Friday, September 21, 2007

Business models for mobile health care: A service or product perspective?

With the advances in information, communication and sensor technology a new breed of mobile applications become possible that offer new opportunities for health care. These mobile health applications enable monitoring and treatment of the patient in his/her personal environment. I am currently involved in a project were we develop business models for mobile health as a follow-up to a technological R&D project.

What in my opinion is a very crucial decision is whether one should base these business models on a product or service perspective. My first impression is that often a product perspective is taken while a service perspective may be needed. While both perspectives can take the user/patient experience as starting point they differ in how the user/patient is supported in his/her health activities.

A business model for mobile health based upon a product perspective puts the mobile device (phone, PDA, special device) and/or the health software central and has a device or software supplier as focal actor in the supply network. It focuses on buying/selling health devices and/or software.

A business for mobile health based upon a service perspective puts the monitoring and treatment services central and has a mobile health service provider as focal actor in the delivery network. It focuses on the subscription to and delivery of health services.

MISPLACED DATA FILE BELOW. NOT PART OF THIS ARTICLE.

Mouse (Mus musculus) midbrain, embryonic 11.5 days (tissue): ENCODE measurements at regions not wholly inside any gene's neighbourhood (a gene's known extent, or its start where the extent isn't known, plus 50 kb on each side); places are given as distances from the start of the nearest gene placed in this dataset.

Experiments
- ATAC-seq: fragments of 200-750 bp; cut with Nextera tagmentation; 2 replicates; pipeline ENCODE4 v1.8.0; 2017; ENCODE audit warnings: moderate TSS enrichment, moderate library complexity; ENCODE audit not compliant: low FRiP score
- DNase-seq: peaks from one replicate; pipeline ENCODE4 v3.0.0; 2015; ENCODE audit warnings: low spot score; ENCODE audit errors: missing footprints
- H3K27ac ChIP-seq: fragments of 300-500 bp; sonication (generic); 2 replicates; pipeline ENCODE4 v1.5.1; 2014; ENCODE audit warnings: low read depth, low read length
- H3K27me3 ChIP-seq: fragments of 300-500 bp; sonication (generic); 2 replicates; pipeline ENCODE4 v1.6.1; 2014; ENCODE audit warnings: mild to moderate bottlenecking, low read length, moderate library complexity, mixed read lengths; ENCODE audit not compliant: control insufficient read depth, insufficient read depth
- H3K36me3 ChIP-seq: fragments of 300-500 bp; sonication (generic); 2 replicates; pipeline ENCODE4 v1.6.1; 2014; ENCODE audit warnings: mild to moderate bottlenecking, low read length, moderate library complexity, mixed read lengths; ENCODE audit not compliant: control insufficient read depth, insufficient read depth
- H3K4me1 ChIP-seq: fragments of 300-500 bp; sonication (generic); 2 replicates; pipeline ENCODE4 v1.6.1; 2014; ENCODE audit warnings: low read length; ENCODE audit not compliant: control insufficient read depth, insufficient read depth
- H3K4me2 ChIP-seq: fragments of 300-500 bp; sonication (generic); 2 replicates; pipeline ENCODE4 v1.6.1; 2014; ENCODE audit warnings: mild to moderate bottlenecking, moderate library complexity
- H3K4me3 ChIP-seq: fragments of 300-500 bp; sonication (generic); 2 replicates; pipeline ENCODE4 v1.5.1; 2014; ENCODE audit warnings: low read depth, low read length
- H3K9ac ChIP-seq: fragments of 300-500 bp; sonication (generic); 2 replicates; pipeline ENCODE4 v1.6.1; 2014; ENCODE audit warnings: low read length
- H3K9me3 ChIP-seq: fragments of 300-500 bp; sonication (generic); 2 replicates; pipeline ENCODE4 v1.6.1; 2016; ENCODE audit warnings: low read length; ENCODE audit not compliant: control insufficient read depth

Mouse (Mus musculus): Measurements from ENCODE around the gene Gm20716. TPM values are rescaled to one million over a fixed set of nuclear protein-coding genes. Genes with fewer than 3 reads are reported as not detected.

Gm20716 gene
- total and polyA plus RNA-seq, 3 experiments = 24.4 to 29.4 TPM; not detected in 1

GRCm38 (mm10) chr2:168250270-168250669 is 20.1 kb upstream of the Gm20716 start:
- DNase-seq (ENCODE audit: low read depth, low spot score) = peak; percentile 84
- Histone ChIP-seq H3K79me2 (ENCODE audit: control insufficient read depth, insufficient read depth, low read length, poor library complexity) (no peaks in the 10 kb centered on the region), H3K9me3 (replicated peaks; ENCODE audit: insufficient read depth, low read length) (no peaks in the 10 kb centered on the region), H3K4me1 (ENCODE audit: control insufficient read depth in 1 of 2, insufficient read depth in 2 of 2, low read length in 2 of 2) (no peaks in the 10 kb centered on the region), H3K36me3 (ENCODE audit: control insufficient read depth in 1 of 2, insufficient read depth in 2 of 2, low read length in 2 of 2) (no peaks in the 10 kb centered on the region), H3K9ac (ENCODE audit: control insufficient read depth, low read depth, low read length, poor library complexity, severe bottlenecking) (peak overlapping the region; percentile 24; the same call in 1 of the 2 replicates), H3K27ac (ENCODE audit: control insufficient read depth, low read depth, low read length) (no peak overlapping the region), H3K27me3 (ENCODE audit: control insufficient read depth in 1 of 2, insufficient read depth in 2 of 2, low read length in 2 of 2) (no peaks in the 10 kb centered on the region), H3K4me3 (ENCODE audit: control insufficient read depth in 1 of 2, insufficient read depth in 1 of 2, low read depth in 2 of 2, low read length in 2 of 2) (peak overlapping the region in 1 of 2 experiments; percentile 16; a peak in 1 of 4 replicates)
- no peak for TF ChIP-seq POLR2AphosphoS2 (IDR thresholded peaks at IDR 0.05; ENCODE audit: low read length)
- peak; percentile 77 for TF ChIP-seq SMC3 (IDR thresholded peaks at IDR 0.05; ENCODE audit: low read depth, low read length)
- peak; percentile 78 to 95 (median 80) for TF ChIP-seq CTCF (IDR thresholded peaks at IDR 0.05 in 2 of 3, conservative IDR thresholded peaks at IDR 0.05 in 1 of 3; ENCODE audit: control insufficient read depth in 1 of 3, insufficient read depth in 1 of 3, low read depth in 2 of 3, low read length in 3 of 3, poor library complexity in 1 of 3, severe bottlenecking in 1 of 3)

The choice for a service perspective is not only having a core service instead of a core product, it also forces one to think of facilitating and support services (see a previous post) that increase the user experience and convenience. Facilitating services are, for example, regular updates of the software or in-depth analysis of health data on a remote server. Supporting services are, for example, access to consultation by health professionals or sharing data in communities.

Probably the best option is to have a high-level evaluation of both perspectives before having an in-depth analysis of one of them (or a mix). What do you think of this? Do you perceive these differences? Have you encountered examples of one of these approaches, or maybe a mixed approach?

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